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In this Essay, written for a symposium honoring Sam Gerdano, I offer an assessment of current Chapter 11 theory and practice. The most distinctive feature of current Chapter 11 practice is the extent to which the parties now enter into intercreditor agreements, restructuring support agreements and other actual contracts governing their rights and responsibilities. One question raised by the dramatic shift in bankruptcy practice is whether the leading normative theory of bankruptcy, the Creditors’ Bargain Theory, is now obsolete, as some scholars have suggested. The Creditors’ Bargain Theory explains bankruptcy as a solution to coordination problems that might lead to the dismemberment of an otherwise viable firm if creditors were simply left to their own devices. Although the particular coordination problem foregrounded by the theory—the collective action problem faced by widely scattered unsecured creditors—no longer characterizes most Chapter 11 cases, I argue that this bargaining failure has been replaced by others to which the same logic applies.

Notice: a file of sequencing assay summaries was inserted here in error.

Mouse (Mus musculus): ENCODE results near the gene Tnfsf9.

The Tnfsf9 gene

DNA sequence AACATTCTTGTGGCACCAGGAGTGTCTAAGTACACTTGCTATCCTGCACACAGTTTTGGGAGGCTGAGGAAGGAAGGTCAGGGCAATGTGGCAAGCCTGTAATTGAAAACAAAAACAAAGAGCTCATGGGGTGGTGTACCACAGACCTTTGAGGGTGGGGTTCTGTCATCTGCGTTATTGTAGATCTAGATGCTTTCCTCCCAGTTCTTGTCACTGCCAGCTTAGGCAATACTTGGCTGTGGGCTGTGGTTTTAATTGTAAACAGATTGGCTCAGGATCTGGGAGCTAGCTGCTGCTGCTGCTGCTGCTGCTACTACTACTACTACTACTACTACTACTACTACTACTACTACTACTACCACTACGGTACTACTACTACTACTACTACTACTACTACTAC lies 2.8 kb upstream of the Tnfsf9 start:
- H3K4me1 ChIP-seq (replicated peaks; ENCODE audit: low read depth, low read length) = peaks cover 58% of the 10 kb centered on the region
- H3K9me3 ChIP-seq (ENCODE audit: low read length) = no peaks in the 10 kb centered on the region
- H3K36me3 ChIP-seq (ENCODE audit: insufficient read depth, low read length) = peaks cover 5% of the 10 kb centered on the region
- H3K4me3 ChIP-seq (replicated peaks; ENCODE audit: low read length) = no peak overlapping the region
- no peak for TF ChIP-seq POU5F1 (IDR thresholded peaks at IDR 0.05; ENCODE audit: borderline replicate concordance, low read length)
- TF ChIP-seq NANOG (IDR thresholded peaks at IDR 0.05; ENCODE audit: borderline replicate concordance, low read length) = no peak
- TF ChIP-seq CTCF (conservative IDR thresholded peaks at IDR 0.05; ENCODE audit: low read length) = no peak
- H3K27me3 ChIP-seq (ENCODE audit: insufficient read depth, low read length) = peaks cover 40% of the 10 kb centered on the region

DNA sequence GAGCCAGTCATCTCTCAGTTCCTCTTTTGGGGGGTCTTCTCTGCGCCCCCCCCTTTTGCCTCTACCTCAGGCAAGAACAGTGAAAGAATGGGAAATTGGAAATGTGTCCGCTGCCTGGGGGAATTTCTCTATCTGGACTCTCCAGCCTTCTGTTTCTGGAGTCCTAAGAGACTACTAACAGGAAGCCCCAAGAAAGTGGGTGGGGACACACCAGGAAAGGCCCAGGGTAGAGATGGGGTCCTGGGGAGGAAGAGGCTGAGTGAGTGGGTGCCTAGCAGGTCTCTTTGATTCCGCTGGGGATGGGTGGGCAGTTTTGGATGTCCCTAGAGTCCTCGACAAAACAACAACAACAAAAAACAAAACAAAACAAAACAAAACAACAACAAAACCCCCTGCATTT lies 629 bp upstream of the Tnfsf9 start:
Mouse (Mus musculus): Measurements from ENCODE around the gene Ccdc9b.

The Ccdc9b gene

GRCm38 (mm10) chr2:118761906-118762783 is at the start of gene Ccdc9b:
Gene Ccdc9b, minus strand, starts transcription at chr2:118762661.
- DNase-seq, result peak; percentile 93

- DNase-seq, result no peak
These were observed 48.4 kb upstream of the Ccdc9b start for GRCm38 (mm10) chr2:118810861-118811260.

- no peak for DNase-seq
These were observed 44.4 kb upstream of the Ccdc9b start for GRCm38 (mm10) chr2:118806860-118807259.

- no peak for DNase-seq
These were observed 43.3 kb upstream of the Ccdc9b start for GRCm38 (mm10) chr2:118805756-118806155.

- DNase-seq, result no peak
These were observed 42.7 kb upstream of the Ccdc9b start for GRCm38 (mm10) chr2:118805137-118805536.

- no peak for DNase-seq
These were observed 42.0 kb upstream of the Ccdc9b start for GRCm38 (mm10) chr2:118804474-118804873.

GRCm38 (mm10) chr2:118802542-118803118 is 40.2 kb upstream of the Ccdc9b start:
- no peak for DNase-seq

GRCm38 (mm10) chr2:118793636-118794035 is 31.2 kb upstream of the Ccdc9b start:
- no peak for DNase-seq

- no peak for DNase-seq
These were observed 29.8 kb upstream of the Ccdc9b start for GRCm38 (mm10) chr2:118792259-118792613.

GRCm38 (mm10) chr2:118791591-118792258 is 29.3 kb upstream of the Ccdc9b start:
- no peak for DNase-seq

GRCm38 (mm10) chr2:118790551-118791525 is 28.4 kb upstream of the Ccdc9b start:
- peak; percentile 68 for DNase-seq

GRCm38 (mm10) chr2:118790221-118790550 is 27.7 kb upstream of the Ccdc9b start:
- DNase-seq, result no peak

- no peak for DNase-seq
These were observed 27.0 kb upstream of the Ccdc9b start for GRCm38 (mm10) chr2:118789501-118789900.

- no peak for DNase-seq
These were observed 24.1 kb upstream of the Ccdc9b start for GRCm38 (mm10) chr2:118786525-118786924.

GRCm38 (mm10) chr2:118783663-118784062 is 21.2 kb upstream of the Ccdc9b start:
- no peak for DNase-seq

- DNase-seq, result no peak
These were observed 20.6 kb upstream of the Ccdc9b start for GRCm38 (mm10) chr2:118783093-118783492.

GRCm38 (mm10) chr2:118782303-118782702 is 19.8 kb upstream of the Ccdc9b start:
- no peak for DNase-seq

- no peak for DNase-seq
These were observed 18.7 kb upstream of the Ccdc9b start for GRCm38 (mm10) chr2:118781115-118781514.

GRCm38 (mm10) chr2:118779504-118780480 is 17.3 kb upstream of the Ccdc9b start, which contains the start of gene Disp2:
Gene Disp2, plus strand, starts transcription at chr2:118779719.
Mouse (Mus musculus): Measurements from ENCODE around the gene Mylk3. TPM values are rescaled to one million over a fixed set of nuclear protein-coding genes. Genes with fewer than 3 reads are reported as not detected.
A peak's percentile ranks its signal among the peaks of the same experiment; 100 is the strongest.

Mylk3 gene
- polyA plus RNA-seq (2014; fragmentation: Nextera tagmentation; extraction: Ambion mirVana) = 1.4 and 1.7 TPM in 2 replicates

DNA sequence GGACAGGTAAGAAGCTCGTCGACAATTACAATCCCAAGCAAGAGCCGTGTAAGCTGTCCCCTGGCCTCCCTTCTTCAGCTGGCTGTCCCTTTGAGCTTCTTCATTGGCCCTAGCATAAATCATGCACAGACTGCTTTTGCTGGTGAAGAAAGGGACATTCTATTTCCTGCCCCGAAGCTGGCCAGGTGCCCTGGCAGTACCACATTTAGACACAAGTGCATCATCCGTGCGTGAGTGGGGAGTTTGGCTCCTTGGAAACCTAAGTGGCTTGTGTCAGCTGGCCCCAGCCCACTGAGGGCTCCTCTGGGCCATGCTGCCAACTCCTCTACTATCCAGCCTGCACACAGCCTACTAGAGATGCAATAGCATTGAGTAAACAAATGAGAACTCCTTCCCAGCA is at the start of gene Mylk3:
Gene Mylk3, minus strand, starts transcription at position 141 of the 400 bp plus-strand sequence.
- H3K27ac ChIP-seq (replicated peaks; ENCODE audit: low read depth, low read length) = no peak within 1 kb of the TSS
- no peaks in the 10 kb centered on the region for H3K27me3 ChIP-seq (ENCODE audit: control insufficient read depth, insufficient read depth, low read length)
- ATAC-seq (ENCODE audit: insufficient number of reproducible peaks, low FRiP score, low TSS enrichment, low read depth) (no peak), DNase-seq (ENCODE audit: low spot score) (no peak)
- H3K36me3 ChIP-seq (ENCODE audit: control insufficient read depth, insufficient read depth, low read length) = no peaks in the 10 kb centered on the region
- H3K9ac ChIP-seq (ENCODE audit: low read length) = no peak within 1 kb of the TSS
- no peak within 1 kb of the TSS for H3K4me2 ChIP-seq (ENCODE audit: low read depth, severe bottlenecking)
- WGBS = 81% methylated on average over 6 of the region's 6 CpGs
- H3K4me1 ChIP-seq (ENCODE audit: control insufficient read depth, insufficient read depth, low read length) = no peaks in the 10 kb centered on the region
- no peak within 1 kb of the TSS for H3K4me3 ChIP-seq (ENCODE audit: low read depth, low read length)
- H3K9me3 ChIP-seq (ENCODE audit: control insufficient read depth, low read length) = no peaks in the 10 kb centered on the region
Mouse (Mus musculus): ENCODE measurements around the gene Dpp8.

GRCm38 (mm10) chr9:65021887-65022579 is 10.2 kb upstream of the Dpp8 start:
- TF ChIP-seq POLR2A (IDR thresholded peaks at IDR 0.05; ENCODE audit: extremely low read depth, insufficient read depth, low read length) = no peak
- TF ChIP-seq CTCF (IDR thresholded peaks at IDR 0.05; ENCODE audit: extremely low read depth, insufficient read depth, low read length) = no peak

The theory provides a much more complete picture of why bankruptcy is necessary than of the optimal framework for resolving financial distress. In current practice, the key question is how to make sense of the contracts that now govern the Chapter 11 process. Building on earlier work with George Triantis, I argue that the principal objective should be to distinguish between ex ante and ex post agreements, and to balance the costs and benefits of each. I consider the implications of this perspective for debtor-in-possession financing and managerial bonuses.


Bankruptcy law & practice, legal theory, reorganization, creditors’ bargain, contract paradigm, ex post & ex ante contracting, intercreditor & restructuring support agreements, debtor-in-possession, judges, Samuel J. Gerdano, American Bankruptcy Institute

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Syracuse Law Review